Oh friends, I can’t take any more sadness, my heart’s already broken because of Luke Perry. I normally take celebrity deaths in stride but this one really hurts. When I was a kid, watching Beverly Hills 90210 was a family affair, and my parents and siblings would all watch it, then talk about it afterwards. Scott Scanlon’s death in season 2, because he was playing with a loaded gun, lead to a very serious conversation with my parents, and I will remember crying over him, always (I was 7 when that episode aired.) On our last family vacation in 1992, my parents rushed to our hotel in time so that us kids could watch the newest episode of 90210, so great was our collective love for the show. Dylan McKay was family—and I stayed with Beverly Hills 90210 until the bitter, bitter end, well past the time it was considered a cultural phenomenon and into the era where people would ask “is that show still on?” (Side note, Dylan and Brenda 4eva. Kelly needs to keep “I choose me” as her mantra, ok?!)
I understand intellectually that time marches on, and we all age—but I genuinely wasn’t prepared for the reality of what that means (is anyone, ever?) Up until 2014, I hadn’t had anyone close to me pass away—now, it seems like every 6 months there’s a funeral for friends or family. Nothing reiterates that you’re getting older and that nothing can stay the same more than having people you love no longer be with you. For better or for worse, it truly is the most natural thing in the world, but it still hurts like hell each time there’s a loss of a good person. Especially so in 2019 when it feels like little acts of kindness we can show to each other are revolutionary in the face of the day-to-day mundane evil, hatred, and indifference that’s demonstrated to us by our government and their rabid followers.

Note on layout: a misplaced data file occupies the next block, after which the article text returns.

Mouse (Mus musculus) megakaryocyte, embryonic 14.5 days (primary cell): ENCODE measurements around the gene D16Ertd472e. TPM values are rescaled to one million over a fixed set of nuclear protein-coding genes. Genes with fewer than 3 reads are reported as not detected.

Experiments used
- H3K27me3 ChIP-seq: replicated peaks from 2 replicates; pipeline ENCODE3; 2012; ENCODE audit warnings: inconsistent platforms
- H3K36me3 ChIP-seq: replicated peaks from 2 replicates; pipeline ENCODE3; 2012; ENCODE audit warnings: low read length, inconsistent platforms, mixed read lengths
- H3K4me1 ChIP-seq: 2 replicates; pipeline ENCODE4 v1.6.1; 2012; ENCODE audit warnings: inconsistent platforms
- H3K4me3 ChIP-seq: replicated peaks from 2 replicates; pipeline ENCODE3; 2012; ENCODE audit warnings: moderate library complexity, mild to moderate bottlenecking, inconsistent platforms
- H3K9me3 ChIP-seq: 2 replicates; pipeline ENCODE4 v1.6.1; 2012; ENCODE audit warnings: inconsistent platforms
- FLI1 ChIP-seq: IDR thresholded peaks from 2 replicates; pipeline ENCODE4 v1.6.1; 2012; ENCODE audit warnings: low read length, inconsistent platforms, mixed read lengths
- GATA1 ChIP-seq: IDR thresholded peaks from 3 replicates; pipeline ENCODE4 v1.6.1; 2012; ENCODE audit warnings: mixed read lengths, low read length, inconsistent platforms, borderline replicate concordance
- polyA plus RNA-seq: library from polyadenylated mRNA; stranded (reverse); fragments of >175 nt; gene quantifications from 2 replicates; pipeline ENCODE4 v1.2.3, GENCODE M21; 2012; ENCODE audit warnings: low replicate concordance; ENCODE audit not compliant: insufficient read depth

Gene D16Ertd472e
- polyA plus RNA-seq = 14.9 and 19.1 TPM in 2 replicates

Luke Perry’s death this week was a shock of cold water when I already felt like I’m adrift—he was a safety blanket because his presence in anything was an automatic shorthand to going back to a time when I felt safe, loved, and oblivious to the dangers of the world. It hurts even more when your long-held belief of his decency are confirmed, and he’s no longer the teen heartthrob you idolized, but a man with children who are barely adults, and a family who I’m sure loved him dearly. Here is a man who was actively working in Hollywood for 30 years, and at one point was probably one of the most famous people alive with no one telling him no, and there was never any hint that he was nothing but a kind and gracious person who made sure that his interactions with people were the same.
As a woman, specifically, when you can’t walk down the street without noticing multiple men staring at your chest or finding little ways to invade your space and to let you know that you’re considered less than, to hear that Dylan, our Dylan, was nothing but respectful and kind, breaks my heart even more now that he’s gone. He was one of the good ones, and there aren’t a lot of good ones around. Especially in Hollywood, where representation desperately matters, and every week it seems like new horrors of abuse come to light.
Which brings me to my larger point: Keanu, like Luke, is a short cut to a happier time for me, and I’m sure many other people out there. He’s Ted “Theodore” Logan! He’s Johnny Utah! He’s Jack Traven. He’s everything.
Keanu, like Luke, is known as nothing but a kind soul and a gentleman, when so few are in supply, and his movies have been a part of my life (and I’m sure many, many others) for as long as I can remember.
So please, can someone bubble wrap him for the next 30 years to make sure he’s safe? I think I speak on behalf of all ’90s girls (and more than a few ’90s boys) when I say our little hearts can’t take it, and we need him to be with us for a very, very long time to come.
Header Image Source: 20th Century Fox (All Images)